Rhode Island Could Remove Utility Incentives for New Offshore Wind Projects

A new bill in Rhode Island, which will facilitate procuring further 600 MW of offshore wind capacity, could cut the costs for consumers as it removes incentives for which utility companies were entitled by signing long-term contracts with newly developed renewable energy projects.

The bill, set to go before the State Senate on 7 June, amends the existing law and has seen several amendments itself since it was first introduced.

Along with the removal of incentives for utilities, the new version also pushes back the procurement deadline by two months, from the initially proposed 15 August to 15 October.

Rhode Island Governor Dan McKee announced the new legislation on 23 March, saying the state’s primary utility company would be required to issue the procurement for approximately 600 MW of newly developed offshore wind capacity no later than 15 August 2022.

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An additional 600 MW of offshore wind would further expand the state’s clean energy portfolio, with the potential to meet 30 per cent of Rhode Island’s estimated 2030 electricity demand – equivalent to powering roughly 340,000 homes each year.

Including the 30 MW Block Island Wind Farm, the first US offshore wind farm, and the 400 MW Revolution Wind project which got the state approval in 2019, offshore wind would cover 50 per cent of the state’s projected energy needs, according to the press release from the Governor’s office in March.

The bill now going before the State Senate was placed there by the Committee on Environment & Agriculture, which recommended indefinite postponement of the original bill and passage of Substitute A, the amended version.

Utility Incentives and Labour Agreements

For long-term contracts signed for new renewable energy projects in commercial operation, Rhode Island utilities were entitled to receive financial remuneration and incentives in the form of annual compensation, equal to 2.75 per cent of the actual annual payments made under these contracts.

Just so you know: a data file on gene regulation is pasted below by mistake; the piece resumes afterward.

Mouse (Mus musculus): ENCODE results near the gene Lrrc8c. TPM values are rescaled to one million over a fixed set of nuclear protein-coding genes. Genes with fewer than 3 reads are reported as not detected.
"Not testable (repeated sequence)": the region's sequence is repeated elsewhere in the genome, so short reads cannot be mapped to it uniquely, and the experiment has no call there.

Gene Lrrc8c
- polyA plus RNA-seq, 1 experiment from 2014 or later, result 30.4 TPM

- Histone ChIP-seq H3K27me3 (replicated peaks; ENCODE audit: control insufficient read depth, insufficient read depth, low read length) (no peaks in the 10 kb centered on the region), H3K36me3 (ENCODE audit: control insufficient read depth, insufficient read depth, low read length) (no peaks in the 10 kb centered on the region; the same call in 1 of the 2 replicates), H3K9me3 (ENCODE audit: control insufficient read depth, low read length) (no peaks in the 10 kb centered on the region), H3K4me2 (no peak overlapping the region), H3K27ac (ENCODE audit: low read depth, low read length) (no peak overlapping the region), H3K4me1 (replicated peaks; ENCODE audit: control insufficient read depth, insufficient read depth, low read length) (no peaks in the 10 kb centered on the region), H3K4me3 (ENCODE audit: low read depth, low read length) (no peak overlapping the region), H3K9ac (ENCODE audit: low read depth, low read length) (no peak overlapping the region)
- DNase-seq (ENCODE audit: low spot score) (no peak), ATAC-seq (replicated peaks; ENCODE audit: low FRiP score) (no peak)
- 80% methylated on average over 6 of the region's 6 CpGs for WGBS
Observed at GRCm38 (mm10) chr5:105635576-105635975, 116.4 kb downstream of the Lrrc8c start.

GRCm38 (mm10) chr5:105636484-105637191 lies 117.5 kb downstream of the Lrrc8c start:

The proposed amendment to the bill retains this for contracts approved before 1 January 2022 and specifies the approach for contracts signed after this date.

While the new bill initially set this to 2 per cent for long-term contracts approved on or after 1 January 2022 and removed it for contracts approved on or after 1 January 2027, it was later amended to remove the financial remuneration and incentives for contracts approved on or after 1 July 2022.

The amended version also expands on the requirements for the bidders, including employment and workers’ compensation.

Namely, if enacted, the bill would require developers to enter into an agreement with at least one bona fide labour organisation.

“The maintenance of such a labor peace agreement shall be an ongoing material condition of any continuation of payments under the contract”, the bill reads.

Solicitations by the utility will also reflect the requirements set by the new bill for employee salaries, under which developers will pay no less than the prevailing wages for certain positions.

“Developers of newly developed renewable energy resources shall pay each construction, operations and maintenance employees wages and benefits that are not less than the prevailing wage and fringe benefit rates at the journeyman level that are prescribed by the department of labor and training pursuant to chapter 13 of title 37, for the corresponding classification in which the employee is employed, and not less than the prevailing wage rates for employees for which there is no classification prescribed by the department of labor and training; provided that, a worker may be paid wages and benefits not less than the rate applicable to apprentices for the pertinent classification if: (1) The worker is a participant in an approved apprenticeship program; and (2) The approved apprenticeship program from which the apprentice is hired maintains a direct entry agreement with a certified pre-apprenticeship training program”.

Any proposed offshore wind contract with the state utility company would require review by the Office of Energy Resources, the Department of Environmental Management, and Rhode Island Commerce in the form of agency advisory opinions. Such contracts would also have to be filed with the Public Utilities Commission for review and approval, including opportunities for public comment, before they go into effect.

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Photo: Block Island Wind Farm; Source: Deepwater Wind /Ørsted